“We've got to get more people in the work force," Kemp said on America's Newsroom. "We have a record number of jobs in Georgia. Georgia is open for business!” (WTGS

As a result of the state’s decision, effective June 26, 2021, Georgia’s unemployment benefits reverted back to its usual unemployment rules with unemployment benefits ranging from a minimum weekly benefit of $55 and the maximum of $365 based on the amount of wages earned in the base period for a maximum period of 20 weeks (Georgia DOL website). 

With several weeks of information on the state’s unemployment insurance claims now available, we can draw some tentative conclusions about the effect of that decision on the number of people in Georgia requesting unemployment assistance. 

Georgia initial claims 

A review of Initial unemployment claims in Georgia show a pattern of decline over a two-week period from 19,761 reflecting the week ending June 26, down to 12,605 for the week ended July 10. From that point, the number of initial claims has remained steady at approximately 12,000 each week for following two weeks, reflecting the weeks ending July 17 and July 24. 

Between the weeks ending June 26 and July 24, the weeks since the change in unemployment benefits, Georgia has seen a 7,095 decline in initial claims; a drop of 36 percent. 

An initial claim is a claim filed by an unemployed individual after a separation from an employer. The claimant requests a determination of basic eligibility for the UI program. When an initial claim is filed with a state, certain programmatic activities take place and these result in activity counts including the count of initial claims. 

According to the U.S. Department of Labor’s Employment and Training Administration, the count of U.S. initial claims for unemployment insurance is a leading economic indicator because it is an indication of emerging labor market conditions in the country. 

North Carolina initial claims 

While Georgia declined to continue providing Federally-funded unemployment benefits to its citizens, North Carolina has chosen to maintain the $300/week Federal payment in addition to the state’s $350/week maximum benefit. 

For the same time period, reflecting weeks ending June 26 to July 24, North Carolina saw a slight increase in the number of initial unemployment claims, from 4,879 in the week ending June 26 to 5,118 in the week ending July 31, a nearly 5 percent increase.

 North Carolina’s governor chose to veto a bill that would have ended the enhanced Federal benefit before its expiration date in early September. 

“Unemployment is declining with more people getting vaccinated and into the workforce as North Carolina has strengthened work search requirements for those receiving benefits. The federal help that this bill cuts off will only last a few more weeks and it supplements North Carolina’s state benefits, which are among the stingiest in the country. Prematurely stopping these benefits hurts our state by sending back money that could be injected into our economy with people using it for things like food and rent. I support strong efforts to make more quality childcare available and to provide businesses with funds for hiring bonuses and the bill falls short on both of these,” Gov. Cooper said. (WBTV

Continuing claims 

Both Georgia and North Carolina have seen a steady decrease in continued unemployment claims since early July. Georgia did see a 23 percent jump between the weeks ending June 19 and June 26, but since then continued claims have declined by 51 percent. Since the end of May, continued claims in Georgia have dropped by 40,855 (-31 percent).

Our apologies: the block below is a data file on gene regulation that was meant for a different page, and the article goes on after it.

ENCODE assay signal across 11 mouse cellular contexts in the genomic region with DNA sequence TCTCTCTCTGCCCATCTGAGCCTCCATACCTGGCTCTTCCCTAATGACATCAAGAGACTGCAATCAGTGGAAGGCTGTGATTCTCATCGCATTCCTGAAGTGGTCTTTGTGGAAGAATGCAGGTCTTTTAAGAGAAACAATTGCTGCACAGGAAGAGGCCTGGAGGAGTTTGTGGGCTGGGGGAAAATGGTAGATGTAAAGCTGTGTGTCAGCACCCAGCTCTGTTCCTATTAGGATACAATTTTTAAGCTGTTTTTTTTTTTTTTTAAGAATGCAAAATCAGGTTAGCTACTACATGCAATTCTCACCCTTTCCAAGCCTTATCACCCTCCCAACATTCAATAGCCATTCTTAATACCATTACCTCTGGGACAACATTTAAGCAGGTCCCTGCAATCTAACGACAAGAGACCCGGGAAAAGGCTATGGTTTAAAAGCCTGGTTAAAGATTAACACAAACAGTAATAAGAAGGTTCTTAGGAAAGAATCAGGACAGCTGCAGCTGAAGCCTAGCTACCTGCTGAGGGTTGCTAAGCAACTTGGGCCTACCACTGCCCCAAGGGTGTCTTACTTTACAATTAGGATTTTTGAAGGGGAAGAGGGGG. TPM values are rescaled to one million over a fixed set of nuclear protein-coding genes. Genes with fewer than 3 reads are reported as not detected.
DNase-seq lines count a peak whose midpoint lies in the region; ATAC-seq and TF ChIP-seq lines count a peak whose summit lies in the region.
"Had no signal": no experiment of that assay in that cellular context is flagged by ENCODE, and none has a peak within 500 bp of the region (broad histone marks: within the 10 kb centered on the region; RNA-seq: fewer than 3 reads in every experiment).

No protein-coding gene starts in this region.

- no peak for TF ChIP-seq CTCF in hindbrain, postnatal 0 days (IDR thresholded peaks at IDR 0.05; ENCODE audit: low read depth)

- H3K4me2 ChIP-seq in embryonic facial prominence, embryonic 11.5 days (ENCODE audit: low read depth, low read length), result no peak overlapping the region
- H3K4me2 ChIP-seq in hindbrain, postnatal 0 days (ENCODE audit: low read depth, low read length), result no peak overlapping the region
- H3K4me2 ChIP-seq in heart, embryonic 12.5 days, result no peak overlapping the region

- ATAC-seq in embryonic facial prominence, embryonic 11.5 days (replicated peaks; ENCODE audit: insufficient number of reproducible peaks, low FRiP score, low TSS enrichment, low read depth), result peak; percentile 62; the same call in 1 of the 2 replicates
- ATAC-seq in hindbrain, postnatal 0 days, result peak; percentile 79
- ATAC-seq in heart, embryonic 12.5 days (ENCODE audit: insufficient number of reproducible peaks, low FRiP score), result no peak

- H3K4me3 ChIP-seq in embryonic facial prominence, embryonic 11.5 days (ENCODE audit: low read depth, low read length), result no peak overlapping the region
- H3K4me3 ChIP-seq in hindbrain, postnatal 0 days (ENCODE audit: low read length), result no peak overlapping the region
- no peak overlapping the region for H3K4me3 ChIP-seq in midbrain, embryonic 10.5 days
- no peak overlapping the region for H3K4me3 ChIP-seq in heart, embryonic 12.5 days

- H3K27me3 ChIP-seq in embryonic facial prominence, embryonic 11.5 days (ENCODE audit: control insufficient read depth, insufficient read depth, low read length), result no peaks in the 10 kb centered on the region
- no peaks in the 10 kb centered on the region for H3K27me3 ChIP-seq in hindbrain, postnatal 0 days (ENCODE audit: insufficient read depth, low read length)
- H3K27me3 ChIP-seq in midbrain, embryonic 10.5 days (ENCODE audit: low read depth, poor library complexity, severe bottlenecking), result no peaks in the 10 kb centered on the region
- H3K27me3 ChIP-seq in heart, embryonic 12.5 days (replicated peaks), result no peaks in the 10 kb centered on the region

In North Carolina, there was no spike between June 19 and June 26. Since the end of May, continued claims in North Carolina have dropped by 9,648 (-21 percent). 

A person who has already filed an initial claim and who has experienced a week of unemployment then files a continued claim to claim benefits for that week of unemployment. On a weekly basis, continued claims are also referred to as insured unemployment, as continued claims reflect a good approximation of the current number of insured unemployed workers filing for UI benefits. 

The U.S. Labor Department’s Employment and Training Administration argues that a count of U.S. continued weeks claimed is also a good indicator of labor market conditions. While continued claims are not a leading indicator (they roughly coincide with economic cycles at their peaks and lag at cycle troughs), they provide confirming evidence of the direction of the U.S. economy. 

Conclusions 

While a longer pattern of weeks will provide a more complete picture, some preliminary judgments are possible. 

Initial unemployment claims in Georgia, which were already showing weekly declines before the week ending June 26, continued dropping until the week ending July 10. Those drops continued but accelerated after the week ending June 26 for a couple of weeks before leveling off at a point lower than during the 2020 Covid year but higher than in the pre-Covid summers of 2018 and 2019. 

It is impossible to say whether the weekly decline might have occurred even if the $300 payments had continued in Georgia, but the most recent weeks indicate that any incentive brought about by the $300 loss in benefits at the end of June appears to have been outweighed by other factors such as the number of job opportunities available that will utilize workers’ past experiences, employees’ reluctance to return to work in conditions that might expose them to Covid-19 and its variants, inability to find work at suitable pay levels, as well as other issues such as family responsibilities that require at-home attendance of relatives and children. 

Certainly the loss of $300/week weighed on unemployed workers personal budgets, whether it produced a dramatic longer-term rise in the availability of labor remains problematic.

Georgia Initial Claims Data 

Number of initial claims reflecting the week ending: 

5/22/2021    24,622

5/29/2021    22,240

6/05/2021    22,524

6/12/2021    20,698

6/19/2021    20.749

6/26/2021    19,761

7/03/2021    14,475

7/10/2021    12,605

7/17/2021    11,985

7/24/2021    12,666

 Source: U.S. Department of Labor, Employment and Training Administration